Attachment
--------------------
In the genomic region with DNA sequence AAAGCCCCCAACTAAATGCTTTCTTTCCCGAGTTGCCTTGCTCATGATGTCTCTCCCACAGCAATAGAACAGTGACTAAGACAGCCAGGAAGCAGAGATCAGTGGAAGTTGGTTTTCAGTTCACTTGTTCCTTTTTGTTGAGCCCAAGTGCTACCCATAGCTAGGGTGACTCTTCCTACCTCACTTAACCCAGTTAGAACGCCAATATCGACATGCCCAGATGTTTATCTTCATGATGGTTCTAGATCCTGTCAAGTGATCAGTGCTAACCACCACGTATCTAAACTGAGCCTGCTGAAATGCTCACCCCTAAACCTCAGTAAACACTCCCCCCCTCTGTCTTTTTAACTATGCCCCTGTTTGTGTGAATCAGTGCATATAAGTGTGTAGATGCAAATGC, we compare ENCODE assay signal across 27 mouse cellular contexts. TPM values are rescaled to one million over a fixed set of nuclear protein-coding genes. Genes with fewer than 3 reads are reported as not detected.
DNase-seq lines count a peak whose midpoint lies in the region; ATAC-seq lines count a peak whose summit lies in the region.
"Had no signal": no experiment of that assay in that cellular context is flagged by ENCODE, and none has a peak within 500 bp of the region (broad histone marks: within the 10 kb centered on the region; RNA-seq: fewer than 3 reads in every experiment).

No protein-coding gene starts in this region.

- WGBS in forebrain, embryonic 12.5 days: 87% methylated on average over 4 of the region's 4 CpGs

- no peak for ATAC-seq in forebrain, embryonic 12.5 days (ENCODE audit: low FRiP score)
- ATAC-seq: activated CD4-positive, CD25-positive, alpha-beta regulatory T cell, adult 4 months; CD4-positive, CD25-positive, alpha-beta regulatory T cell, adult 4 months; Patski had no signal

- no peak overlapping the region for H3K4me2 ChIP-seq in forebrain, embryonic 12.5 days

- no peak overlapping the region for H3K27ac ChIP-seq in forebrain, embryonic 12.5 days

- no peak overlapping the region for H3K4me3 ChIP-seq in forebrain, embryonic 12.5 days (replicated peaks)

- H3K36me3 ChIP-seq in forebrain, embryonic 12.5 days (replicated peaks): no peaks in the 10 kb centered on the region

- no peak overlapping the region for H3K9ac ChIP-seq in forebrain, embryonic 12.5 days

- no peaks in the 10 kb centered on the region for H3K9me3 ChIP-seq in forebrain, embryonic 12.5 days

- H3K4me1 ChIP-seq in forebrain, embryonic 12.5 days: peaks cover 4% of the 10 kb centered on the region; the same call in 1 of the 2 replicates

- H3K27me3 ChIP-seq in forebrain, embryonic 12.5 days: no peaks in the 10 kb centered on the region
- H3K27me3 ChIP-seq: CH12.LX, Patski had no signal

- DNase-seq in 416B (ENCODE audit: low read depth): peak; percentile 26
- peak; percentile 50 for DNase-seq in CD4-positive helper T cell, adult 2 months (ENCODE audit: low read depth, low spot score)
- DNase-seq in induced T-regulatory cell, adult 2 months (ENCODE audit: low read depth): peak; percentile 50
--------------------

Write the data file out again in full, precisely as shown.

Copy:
In the genomic region with DNA sequence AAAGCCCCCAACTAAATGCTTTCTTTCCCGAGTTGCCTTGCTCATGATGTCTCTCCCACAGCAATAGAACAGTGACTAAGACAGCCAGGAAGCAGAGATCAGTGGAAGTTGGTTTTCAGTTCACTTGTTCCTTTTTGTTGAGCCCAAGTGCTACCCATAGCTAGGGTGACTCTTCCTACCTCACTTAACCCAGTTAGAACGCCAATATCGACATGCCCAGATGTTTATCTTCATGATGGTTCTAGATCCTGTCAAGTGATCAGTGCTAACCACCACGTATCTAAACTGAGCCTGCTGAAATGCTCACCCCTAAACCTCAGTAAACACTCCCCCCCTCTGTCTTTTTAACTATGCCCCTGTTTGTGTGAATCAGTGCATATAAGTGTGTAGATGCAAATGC, we compare ENCODE assay signal across 27 mouse cellular contexts. TPM values are rescaled to one million over a fixed set of nuclear protein-coding genes. Genes with fewer than 3 reads are reported as not detected.
DNase-seq lines count a peak whose midpoint lies in the region; ATAC-seq lines count a peak whose summit lies in the region.
"Had no signal": no experiment of that assay in that cellular context is flagged by ENCODE, and none has a peak within 500 bp of the region (broad histone marks: within the 10 kb centered on the region; RNA-seq: fewer than 3 reads in every experiment).

No protein-coding gene starts in this region.

- WGBS in forebrain, embryonic 12.5 days: 87% methylated on average over 4 of the region's 4 CpGs

- no peak for ATAC-seq in forebrain, embryonic 12.5 days (ENCODE audit: low FRiP score)
- ATAC-seq: activated CD4-positive, CD25-positive, alpha-beta regulatory T cell, adult 4 months; CD4-positive, CD25-positive, alpha-beta regulatory T cell, adult 4 months; Patski had no signal

- no peak overlapping the region for H3K4me2 ChIP-seq in forebrain, embryonic 12.5 days

- no peak overlapping the region for H3K27ac ChIP-seq in forebrain, embryonic 12.5 days

- no peak overlapping the region for H3K4me3 ChIP-seq in forebrain, embryonic 12.5 days (replicated peaks)

- H3K36me3 ChIP-seq in forebrain, embryonic 12.5 days (replicated peaks): no peaks in the 10 kb centered on the region

- no peak overlapping the region for H3K9ac ChIP-seq in forebrain, embryonic 12.5 days

- no peaks in the 10 kb centered on the region for H3K9me3 ChIP-seq in forebrain, embryonic 12.5 days

- H3K4me1 ChIP-seq in forebrain, embryonic 12.5 days: peaks cover 4% of the 10 kb centered on the region; the same call in 1 of the 2 replicates

- H3K27me3 ChIP-seq in forebrain, embryonic 12.5 days: no peaks in the 10 kb centered on the region
- H3K27me3 ChIP-seq: CH12.LX, Patski had no signal

- DNase-seq in 416B (ENCODE audit: low read depth): peak; percentile 26
- peak; percentile 50 for DNase-seq in CD4-positive helper T cell, adult 2 months (ENCODE audit: low read depth, low spot score)
- DNase-seq in induced T-regulatory cell, adult 2 months (ENCODE audit: low read depth): peak; percentile 50